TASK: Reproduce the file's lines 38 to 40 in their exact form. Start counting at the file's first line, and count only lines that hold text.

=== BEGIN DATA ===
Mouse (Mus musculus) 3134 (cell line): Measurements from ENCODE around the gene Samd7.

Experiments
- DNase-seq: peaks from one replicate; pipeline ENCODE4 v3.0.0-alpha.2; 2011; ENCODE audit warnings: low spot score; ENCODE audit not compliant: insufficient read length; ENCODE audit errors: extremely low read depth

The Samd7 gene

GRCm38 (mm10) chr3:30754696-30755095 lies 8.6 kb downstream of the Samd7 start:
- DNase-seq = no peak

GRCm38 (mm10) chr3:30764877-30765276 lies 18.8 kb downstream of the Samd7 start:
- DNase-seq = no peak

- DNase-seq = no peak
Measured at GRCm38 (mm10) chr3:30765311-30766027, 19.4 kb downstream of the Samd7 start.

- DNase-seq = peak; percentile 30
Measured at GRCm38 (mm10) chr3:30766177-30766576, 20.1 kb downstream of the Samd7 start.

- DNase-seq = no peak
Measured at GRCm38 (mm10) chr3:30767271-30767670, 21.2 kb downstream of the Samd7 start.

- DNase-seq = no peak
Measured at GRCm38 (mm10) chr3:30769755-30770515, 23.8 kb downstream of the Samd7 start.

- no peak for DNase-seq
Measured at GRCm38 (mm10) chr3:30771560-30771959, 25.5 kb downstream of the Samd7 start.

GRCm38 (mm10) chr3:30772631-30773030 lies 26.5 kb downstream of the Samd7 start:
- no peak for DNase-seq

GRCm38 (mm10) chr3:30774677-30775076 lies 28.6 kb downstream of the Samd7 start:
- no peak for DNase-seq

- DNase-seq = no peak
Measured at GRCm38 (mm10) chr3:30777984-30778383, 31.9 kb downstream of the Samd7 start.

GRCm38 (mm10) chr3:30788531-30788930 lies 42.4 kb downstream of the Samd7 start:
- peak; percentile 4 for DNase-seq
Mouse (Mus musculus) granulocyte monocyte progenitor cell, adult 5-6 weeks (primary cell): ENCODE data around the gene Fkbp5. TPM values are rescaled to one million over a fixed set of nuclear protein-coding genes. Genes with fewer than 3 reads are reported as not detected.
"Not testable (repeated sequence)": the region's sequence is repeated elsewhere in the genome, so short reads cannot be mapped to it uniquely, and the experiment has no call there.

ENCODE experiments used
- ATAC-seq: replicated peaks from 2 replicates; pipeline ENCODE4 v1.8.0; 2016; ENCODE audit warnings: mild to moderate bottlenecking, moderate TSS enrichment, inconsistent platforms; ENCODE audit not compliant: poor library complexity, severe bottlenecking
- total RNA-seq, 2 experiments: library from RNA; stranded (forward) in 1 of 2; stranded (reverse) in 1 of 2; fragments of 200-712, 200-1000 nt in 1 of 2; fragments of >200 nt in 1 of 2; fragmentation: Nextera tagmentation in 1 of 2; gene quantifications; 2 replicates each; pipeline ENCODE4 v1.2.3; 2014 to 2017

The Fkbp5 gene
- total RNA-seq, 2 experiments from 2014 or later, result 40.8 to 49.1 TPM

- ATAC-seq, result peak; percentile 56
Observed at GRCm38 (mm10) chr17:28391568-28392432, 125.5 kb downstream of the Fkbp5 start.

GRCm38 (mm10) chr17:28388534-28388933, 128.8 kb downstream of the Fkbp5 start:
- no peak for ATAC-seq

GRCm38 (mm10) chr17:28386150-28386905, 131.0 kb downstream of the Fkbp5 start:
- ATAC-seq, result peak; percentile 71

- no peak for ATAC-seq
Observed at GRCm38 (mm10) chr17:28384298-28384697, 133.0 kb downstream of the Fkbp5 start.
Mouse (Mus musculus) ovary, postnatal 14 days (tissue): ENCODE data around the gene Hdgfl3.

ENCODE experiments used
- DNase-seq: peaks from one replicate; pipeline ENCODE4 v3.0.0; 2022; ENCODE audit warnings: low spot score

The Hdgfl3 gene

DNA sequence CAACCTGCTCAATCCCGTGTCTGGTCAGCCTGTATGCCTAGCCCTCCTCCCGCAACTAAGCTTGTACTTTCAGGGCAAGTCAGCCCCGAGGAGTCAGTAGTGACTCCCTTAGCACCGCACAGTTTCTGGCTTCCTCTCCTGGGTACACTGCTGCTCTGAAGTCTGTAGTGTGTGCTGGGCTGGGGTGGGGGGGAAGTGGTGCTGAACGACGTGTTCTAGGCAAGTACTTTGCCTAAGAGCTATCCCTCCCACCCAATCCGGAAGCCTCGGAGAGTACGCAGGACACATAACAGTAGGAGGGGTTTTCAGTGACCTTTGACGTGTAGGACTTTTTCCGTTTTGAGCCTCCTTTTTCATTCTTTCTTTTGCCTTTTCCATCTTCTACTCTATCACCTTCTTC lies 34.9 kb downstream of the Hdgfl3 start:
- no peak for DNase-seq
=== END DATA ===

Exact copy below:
GRCm38 (mm10) chr17:28386150-28386905, 131.0 kb downstream of the Fkbp5 start:
- ATAC-seq, result peak; percentile 71

- no peak for ATAC-seq